Mackinac business conference sets anti-working class agenda for Detroit

By Bryan Dyne
3 June 2013

The Detroit Regional Chamber last week hosted the annual Mackinac Policy Conference in northern Michigan. The three-day gathering of the state’s business and political elite outlined a program of attacks on the working class, particularly in Detroit.

The conference—held at the Grand Hotel on Mackinac Island—was an exclusive affair. Registration was $1,700 per head for members of the Detroit Regional Chamber and $2,575 for non-members. Spouses were a mere $600 and $700 respectively. Rates for those staying at the Grand Hotel are between $400-$600 a night. Special events such as the Detroit Regional Chamber’s Political Action Committee reception and the Detroit mayoral forum were $200 a ticket.

Among the dozens of corporate sponsors are the W.K. Kellogg Foundation, Kresge Foundation and DTE Energy. The two keynote speakers were Jeb Bush, a potential Republican presidential candidate in 2016, and Michelle Rhee, founder of StudentsFirst, a lobbying organization dedicated to attacking and privatizing public education.

The list of attendees underscored the bipartisan character of the attack on workers in Detroit, throughout the state and the US. Michigan’s Republican governor Rick Snyder was there as well as Democrats including Detroit Mayor David Bing and state treasurer Andy Dillon. Four Detroit mayoral candidates—Mike Duggan, Benny Napoleon, Lisa Howze and Fred Durhal—all Democrats, competed against each other for the support of big business.

In their remarks Jeb Bush and Michelle Rhee expressed their support for the reactionary school “reform” agenda promoted by the Obama administration and the promotion of so-called Common Core State Standards (CCSS). Under this scheme, all students aged five and older will be constantly tested to see whether they are “college or career ready.” Those who “fail” will be slotted into non-college slots on the way to low-paying jobs. (See: “ What is the Common Core US education initiative? ”)

In her remarks, Rhee demanded that US education standards compete with China. “I’ve heard some recent rumblings from folks who say we don’t like it when the federal government is telling us what to do. We don’t like that. You know what you should not like? The fact that China is kicking our butts right now. Get over feeling bad about the federal government and feel bad that our kids are not competing.”

Bush echoed this sentiment. “These standards, the Common Core standards, are clear and straightforward. They will allow for more innovation in the classroom, less regulation, they’ll equip students to compete with their peers from across the globe.”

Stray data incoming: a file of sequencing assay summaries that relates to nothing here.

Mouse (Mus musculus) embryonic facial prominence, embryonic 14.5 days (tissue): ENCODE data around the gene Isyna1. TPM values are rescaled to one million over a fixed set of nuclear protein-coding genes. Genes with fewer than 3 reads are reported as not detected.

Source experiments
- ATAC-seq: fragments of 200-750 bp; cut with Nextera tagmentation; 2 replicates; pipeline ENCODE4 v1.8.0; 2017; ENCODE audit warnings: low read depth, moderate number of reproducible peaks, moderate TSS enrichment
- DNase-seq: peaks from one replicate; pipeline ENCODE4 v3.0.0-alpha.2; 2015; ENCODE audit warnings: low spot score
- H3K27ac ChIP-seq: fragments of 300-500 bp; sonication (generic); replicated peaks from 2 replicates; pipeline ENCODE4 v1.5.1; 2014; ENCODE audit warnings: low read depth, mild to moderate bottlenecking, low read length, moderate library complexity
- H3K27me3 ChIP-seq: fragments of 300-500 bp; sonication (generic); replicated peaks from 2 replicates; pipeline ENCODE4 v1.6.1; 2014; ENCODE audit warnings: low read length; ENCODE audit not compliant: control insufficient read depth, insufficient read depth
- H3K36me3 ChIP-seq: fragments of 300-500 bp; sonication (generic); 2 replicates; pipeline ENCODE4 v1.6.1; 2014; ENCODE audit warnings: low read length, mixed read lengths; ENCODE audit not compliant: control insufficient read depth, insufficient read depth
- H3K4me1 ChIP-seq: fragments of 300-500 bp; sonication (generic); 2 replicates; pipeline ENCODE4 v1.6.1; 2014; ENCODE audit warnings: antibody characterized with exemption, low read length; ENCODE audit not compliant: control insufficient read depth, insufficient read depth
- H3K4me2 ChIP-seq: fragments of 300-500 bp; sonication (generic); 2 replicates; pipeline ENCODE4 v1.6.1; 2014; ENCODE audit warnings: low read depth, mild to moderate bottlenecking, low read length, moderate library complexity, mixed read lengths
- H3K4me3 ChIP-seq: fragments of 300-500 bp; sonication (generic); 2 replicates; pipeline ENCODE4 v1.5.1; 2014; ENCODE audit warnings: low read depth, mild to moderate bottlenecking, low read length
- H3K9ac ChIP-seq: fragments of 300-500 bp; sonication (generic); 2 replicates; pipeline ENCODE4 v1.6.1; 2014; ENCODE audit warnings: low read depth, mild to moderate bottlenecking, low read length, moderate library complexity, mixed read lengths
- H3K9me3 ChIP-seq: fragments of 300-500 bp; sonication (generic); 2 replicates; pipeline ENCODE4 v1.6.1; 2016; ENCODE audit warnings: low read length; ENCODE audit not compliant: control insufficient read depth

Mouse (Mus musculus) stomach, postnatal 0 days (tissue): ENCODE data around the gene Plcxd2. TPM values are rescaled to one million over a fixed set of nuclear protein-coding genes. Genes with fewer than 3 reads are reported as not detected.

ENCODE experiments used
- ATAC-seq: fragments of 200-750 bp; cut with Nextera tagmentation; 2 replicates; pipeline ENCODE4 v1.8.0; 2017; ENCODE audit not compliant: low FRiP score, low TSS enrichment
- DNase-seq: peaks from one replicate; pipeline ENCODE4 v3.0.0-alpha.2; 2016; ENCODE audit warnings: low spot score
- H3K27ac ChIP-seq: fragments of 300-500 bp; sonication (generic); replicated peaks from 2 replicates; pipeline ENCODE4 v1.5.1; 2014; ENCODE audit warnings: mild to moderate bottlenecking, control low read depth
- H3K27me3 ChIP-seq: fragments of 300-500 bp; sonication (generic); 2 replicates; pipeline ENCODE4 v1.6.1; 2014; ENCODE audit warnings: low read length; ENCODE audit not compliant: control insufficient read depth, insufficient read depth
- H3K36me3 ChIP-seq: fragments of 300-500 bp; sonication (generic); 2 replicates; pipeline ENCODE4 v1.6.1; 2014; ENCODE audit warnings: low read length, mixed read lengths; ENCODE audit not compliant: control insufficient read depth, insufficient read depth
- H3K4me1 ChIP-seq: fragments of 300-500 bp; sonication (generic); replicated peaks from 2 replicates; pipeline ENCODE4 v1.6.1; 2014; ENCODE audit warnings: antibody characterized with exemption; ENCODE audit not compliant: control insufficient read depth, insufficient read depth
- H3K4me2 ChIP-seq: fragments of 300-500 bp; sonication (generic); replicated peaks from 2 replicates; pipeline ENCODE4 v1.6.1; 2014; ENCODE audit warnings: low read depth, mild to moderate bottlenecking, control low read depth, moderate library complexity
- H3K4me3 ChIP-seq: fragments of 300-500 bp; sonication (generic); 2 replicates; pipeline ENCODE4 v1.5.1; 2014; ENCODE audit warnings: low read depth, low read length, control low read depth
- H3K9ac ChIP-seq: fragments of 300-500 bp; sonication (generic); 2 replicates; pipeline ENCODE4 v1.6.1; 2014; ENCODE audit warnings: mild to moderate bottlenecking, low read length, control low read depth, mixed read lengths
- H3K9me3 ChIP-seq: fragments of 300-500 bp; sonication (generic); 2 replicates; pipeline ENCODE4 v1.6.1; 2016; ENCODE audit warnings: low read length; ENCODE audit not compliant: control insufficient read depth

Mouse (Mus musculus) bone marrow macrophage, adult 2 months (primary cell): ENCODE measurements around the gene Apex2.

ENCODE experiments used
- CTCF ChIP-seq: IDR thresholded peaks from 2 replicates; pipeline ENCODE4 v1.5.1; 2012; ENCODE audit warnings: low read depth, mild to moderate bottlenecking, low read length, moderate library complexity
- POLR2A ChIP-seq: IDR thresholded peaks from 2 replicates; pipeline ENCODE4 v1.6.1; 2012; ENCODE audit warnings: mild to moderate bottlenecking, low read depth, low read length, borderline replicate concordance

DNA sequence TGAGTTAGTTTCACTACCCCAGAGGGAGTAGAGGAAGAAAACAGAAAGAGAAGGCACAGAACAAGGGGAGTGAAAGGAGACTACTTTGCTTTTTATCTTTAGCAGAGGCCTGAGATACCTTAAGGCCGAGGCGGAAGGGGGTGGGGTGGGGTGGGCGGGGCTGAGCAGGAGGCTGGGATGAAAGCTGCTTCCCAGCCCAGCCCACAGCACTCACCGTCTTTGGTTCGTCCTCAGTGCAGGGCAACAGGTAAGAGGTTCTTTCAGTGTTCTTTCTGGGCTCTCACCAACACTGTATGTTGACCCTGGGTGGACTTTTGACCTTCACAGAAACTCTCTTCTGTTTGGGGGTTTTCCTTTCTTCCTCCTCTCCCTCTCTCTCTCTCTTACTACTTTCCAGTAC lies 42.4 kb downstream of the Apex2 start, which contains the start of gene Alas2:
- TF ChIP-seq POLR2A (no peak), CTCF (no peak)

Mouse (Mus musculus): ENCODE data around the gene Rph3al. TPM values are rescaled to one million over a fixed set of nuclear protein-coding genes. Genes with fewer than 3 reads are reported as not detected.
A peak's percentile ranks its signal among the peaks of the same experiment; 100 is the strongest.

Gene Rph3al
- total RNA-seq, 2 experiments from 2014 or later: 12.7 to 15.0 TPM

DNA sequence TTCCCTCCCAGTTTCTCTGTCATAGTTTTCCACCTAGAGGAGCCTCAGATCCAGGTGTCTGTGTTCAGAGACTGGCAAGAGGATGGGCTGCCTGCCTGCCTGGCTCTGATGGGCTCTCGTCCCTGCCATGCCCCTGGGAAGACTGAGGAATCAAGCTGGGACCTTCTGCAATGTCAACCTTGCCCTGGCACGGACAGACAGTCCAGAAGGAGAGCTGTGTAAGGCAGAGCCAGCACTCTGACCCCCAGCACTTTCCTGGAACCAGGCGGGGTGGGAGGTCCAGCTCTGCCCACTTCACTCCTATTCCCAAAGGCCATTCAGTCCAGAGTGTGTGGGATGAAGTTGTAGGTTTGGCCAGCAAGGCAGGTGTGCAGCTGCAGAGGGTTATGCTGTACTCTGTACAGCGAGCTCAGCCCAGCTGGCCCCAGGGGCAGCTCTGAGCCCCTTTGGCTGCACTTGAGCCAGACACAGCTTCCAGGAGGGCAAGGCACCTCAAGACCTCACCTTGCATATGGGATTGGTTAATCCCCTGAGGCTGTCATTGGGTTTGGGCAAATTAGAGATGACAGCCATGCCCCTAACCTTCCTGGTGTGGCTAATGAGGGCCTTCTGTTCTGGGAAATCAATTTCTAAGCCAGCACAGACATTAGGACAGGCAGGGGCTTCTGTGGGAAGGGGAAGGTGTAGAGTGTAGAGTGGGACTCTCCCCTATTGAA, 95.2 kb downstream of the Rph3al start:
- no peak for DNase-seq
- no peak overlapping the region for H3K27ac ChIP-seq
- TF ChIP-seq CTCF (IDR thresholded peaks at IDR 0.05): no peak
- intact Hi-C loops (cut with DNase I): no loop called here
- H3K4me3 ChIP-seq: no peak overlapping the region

Rhee also promoted vouchers for private schools and Michigan’s Education Achievement Authority, both of which are ultimately different ways to channel public education funds into the private sector.

In April, it was revealed that top Snyder administration officials and technology corporate executives were holding secret meetings to plot how to overcome the state constitutional ban on vouchers and “expand online learning opportunities using fewer teachers.” In the process of using online classes to replace teachers, the cost per pupil for education would be $5,000-$2,000 less than the state minimum and half of what the average cost per K-12 pupil is in the state. The difference would go directly to the owners of private charter schools. (See: “Snyder administration plot to privatize Michigan schools exposed”)

Community colleges face a similar attack. The conference agreed that one of the goals of the participants should be to “Convene businesses and community colleges to better link the talent needs of employers with community college program offerings.” At the college level, the only option for classes will be those tailored to direct needs of corporate America.

The conference also paid close attention to the situation in Detroit. It held a debate for the supposed four top candidates for Detroit mayor. The “debate” had the character of an audition. Every member of the audience was a member of the corporate or political establishment, either from Michigan or elsewhere. The candidates each promoted themselves as the one who would best attack the working class after the end of the tenure of the unelected emergency manager. All four candidates—Duggan, Napoleon, Howze and Durhal—pledged to carry out austerity and step up law-and-order repression.

The interests of the vast majority of the population did not warrant any mention. All agree with Emergency Manager Kevyn Orr’s plan to slash the jobs and pensions of city workers, gut essential services and sell off public assets, from Belle Isle city park and the public lighting system, to the artwork of the Detroit Institute of Arts and even the animals at the Detroit Zoo.

The speakers also promoted the Detroit region “as a growing and vibrant IT and entrepreneurial hub.” This is in line with the gentrification plans unfolding in the city, which will only benefit billionaires like Quicken Loans CEO Dan Gilbert.

Coming out of the Mackinac Policy Conference, the ruling elite has codified the direction it wants to take in regards to Detroit, Michigan and nationally. Continuing and ever-growing austerity for the working class is the main agenda.

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